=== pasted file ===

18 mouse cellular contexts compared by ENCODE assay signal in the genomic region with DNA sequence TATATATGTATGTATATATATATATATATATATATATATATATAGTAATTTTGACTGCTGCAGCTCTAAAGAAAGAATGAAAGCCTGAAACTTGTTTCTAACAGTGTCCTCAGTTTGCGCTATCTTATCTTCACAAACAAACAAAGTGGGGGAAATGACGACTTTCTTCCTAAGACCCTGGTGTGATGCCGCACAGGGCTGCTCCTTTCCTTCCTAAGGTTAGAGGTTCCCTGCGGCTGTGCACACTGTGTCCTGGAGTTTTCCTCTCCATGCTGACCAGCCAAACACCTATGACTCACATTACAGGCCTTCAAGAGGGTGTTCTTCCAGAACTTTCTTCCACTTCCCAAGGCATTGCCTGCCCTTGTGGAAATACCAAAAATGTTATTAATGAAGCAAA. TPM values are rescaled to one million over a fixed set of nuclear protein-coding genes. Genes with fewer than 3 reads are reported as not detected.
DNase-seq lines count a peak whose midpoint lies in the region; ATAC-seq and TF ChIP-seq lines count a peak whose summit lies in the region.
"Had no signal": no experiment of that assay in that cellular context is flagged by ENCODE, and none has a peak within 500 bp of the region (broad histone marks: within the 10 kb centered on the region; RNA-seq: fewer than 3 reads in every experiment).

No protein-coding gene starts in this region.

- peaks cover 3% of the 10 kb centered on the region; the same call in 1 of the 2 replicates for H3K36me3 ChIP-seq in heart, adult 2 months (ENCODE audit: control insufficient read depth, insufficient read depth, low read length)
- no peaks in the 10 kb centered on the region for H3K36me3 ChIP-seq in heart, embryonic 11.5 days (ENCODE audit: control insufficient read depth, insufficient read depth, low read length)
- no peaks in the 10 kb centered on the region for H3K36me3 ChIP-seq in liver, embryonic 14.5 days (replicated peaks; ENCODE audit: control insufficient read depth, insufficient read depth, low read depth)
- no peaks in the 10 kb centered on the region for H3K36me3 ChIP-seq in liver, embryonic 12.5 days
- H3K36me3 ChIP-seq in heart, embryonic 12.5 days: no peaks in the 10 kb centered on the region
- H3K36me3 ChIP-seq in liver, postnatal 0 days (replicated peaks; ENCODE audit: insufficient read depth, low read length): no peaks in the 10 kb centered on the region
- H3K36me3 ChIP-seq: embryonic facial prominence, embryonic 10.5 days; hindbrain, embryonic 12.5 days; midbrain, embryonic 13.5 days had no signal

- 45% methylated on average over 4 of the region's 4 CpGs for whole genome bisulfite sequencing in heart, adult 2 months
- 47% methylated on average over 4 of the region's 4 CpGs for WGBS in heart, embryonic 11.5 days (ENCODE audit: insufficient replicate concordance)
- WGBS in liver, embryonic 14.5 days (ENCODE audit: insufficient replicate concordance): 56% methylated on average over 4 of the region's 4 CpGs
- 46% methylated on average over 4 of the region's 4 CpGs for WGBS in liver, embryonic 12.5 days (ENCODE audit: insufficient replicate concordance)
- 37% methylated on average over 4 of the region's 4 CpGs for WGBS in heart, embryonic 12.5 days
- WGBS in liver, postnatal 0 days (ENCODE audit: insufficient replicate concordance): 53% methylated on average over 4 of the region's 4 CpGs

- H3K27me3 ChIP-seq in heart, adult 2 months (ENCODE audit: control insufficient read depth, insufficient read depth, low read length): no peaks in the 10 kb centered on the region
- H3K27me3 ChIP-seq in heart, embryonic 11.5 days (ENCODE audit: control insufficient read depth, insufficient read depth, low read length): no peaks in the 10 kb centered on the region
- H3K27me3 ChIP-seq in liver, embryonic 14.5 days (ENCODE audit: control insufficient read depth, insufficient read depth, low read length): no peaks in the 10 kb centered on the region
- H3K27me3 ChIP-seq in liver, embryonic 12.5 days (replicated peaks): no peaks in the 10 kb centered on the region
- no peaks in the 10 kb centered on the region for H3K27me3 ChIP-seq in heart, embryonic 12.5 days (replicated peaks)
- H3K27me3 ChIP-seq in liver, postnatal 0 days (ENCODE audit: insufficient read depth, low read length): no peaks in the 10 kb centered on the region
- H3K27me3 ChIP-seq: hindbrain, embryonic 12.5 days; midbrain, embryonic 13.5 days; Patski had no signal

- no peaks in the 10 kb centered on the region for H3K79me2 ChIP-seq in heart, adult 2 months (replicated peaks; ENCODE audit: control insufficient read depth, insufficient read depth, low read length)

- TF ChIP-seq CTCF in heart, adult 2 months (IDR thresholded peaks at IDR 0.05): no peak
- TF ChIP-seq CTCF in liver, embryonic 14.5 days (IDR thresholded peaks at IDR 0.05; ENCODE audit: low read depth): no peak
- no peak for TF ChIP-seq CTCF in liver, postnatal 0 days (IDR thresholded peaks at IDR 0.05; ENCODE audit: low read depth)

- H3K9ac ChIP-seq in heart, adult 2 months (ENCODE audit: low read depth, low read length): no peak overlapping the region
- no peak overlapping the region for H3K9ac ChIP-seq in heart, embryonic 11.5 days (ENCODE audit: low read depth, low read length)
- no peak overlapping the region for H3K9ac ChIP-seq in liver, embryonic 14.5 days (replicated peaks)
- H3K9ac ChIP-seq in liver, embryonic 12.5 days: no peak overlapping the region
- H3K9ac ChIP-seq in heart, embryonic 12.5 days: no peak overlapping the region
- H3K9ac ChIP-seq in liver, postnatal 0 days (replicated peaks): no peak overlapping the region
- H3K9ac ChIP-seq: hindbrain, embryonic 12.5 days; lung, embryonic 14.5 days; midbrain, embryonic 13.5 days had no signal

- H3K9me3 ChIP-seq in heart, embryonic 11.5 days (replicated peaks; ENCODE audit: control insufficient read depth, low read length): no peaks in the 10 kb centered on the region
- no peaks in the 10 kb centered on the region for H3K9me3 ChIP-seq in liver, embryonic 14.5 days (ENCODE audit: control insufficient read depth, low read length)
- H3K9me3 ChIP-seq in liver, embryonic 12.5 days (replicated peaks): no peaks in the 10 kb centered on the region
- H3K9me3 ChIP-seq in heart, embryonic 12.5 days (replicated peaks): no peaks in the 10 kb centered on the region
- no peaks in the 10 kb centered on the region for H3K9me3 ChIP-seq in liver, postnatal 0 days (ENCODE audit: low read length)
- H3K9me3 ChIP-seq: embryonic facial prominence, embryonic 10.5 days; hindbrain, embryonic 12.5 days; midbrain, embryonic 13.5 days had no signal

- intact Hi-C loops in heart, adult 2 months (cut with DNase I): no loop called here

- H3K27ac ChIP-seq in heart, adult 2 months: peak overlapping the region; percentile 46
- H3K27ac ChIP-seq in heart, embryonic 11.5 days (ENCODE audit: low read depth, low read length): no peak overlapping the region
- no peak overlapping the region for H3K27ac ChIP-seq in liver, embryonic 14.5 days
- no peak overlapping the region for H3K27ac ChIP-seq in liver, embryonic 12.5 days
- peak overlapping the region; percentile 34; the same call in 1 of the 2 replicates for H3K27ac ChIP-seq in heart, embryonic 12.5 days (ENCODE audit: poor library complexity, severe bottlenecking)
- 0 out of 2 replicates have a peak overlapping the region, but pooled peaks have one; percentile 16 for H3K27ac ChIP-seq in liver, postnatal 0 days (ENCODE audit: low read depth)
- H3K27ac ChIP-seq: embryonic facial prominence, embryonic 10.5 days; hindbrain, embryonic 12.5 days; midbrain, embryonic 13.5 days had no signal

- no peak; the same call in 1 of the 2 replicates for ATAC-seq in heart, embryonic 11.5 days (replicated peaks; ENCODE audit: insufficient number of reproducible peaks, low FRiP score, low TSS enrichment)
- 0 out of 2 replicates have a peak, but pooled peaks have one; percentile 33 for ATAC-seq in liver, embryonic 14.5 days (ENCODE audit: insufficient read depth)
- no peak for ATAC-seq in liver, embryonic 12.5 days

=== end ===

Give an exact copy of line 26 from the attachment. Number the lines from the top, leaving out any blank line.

- TF ChIP-seq CTCF in heart, adult 2 months (IDR thresholded peaks at IDR 0.05): no peak